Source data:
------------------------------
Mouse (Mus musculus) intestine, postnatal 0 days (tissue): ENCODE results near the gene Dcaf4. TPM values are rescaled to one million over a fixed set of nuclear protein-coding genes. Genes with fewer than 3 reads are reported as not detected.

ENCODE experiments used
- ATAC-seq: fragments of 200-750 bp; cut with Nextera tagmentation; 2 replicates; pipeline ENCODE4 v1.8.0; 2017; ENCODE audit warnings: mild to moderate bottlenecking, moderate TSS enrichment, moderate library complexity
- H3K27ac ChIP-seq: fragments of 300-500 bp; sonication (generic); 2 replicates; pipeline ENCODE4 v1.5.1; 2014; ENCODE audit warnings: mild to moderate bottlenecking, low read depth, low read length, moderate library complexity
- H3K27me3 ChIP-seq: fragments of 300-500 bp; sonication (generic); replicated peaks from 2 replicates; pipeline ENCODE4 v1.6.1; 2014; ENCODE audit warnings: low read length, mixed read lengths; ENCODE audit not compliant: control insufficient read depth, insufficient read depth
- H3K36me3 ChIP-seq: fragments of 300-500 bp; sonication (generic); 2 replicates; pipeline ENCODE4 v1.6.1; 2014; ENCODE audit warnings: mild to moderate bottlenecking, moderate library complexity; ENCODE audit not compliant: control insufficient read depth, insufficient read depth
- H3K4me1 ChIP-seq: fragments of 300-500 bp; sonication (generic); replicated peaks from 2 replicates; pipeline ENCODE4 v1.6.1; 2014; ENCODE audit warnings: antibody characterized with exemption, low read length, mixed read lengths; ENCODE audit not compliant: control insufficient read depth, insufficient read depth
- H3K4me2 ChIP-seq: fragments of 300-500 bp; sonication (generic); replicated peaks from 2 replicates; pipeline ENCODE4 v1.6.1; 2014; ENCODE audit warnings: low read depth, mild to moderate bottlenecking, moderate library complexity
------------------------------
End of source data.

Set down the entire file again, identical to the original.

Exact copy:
Mouse (Mus musculus) intestine, postnatal 0 days (tissue): ENCODE results near the gene Dcaf4. TPM values are rescaled to one million over a fixed set of nuclear protein-coding genes. Genes with fewer than 3 reads are reported as not detected.

ENCODE experiments used
- ATAC-seq: fragments of 200-750 bp; cut with Nextera tagmentation; 2 replicates; pipeline ENCODE4 v1.8.0; 2017; ENCODE audit warnings: mild to moderate bottlenecking, moderate TSS enrichment, moderate library complexity
- H3K27ac ChIP-seq: fragments of 300-500 bp; sonication (generic); 2 replicates; pipeline ENCODE4 v1.5.1; 2014; ENCODE audit warnings: mild to moderate bottlenecking, low read depth, low read length, moderate library complexity
- H3K27me3 ChIP-seq: fragments of 300-500 bp; sonication (generic); replicated peaks from 2 replicates; pipeline ENCODE4 v1.6.1; 2014; ENCODE audit warnings: low read length, mixed read lengths; ENCODE audit not compliant: control insufficient read depth, insufficient read depth
- H3K36me3 ChIP-seq: fragments of 300-500 bp; sonication (generic); 2 replicates; pipeline ENCODE4 v1.6.1; 2014; ENCODE audit warnings: mild to moderate bottlenecking, moderate library complexity; ENCODE audit not compliant: control insufficient read depth, insufficient read depth
- H3K4me1 ChIP-seq: fragments of 300-500 bp; sonication (generic); replicated peaks from 2 replicates; pipeline ENCODE4 v1.6.1; 2014; ENCODE audit warnings: antibody characterized with exemption, low read length, mixed read lengths; ENCODE audit not compliant: control insufficient read depth, insufficient read depth
- H3K4me2 ChIP-seq: fragments of 300-500 bp; sonication (generic); replicated peaks from 2 replicates; pipeline ENCODE4 v1.6.1; 2014; ENCODE audit warnings: low read depth, mild to moderate bottlenecking, moderate library complexity